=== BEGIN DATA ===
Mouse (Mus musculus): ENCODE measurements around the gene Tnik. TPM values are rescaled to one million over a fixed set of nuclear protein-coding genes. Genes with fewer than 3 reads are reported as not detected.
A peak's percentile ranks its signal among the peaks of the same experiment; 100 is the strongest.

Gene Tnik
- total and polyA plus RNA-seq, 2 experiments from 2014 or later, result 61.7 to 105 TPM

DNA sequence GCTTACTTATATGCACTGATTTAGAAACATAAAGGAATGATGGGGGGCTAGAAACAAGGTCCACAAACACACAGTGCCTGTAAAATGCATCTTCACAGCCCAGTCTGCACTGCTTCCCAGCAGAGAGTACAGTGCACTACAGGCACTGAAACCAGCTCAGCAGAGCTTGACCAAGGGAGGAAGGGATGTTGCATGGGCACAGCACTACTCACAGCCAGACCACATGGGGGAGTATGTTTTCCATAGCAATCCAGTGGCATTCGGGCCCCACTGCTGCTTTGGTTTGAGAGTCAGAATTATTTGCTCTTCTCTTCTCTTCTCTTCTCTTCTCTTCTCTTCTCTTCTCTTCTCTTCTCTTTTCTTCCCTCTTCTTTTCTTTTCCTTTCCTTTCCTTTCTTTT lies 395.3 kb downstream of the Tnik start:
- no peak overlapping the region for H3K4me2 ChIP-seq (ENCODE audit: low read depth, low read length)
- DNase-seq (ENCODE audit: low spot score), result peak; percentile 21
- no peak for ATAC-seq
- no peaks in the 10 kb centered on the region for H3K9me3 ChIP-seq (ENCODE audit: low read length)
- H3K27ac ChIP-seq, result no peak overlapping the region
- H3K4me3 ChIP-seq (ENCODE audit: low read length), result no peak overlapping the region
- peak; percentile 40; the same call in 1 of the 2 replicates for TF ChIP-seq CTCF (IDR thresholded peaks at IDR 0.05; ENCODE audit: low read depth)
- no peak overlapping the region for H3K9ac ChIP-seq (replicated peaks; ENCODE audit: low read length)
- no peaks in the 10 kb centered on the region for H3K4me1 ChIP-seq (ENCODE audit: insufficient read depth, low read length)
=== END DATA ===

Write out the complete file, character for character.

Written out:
Mouse (Mus musculus): ENCODE measurements around the gene Tnik. TPM values are rescaled to one million over a fixed set of nuclear protein-coding genes. Genes with fewer than 3 reads are reported as not detected.
A peak's percentile ranks its signal among the peaks of the same experiment; 100 is the strongest.

Gene Tnik
- total and polyA plus RNA-seq, 2 experiments from 2014 or later, result 61.7 to 105 TPM

DNA sequence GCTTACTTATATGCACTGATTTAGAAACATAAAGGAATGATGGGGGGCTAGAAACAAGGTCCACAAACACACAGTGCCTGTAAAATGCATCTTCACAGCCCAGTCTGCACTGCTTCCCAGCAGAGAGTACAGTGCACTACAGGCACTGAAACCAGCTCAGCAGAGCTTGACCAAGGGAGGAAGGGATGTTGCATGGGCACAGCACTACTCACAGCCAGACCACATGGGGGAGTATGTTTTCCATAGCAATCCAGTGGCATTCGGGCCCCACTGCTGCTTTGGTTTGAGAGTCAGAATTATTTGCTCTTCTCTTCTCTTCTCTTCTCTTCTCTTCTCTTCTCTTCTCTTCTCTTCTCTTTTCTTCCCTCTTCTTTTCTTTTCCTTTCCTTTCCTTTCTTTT lies 395.3 kb downstream of the Tnik start:
- no peak overlapping the region for H3K4me2 ChIP-seq (ENCODE audit: low read depth, low read length)
- DNase-seq (ENCODE audit: low spot score), result peak; percentile 21
- no peak for ATAC-seq
- no peaks in the 10 kb centered on the region for H3K9me3 ChIP-seq (ENCODE audit: low read length)
- H3K27ac ChIP-seq, result no peak overlapping the region
- H3K4me3 ChIP-seq (ENCODE audit: low read length), result no peak overlapping the region
- peak; percentile 40; the same call in 1 of the 2 replicates for TF ChIP-seq CTCF (IDR thresholded peaks at IDR 0.05; ENCODE audit: low read depth)
- no peak overlapping the region for H3K9ac ChIP-seq (replicated peaks; ENCODE audit: low read length)
- no peaks in the 10 kb centered on the region for H3K4me1 ChIP-seq (ENCODE audit: insufficient read depth, low read length)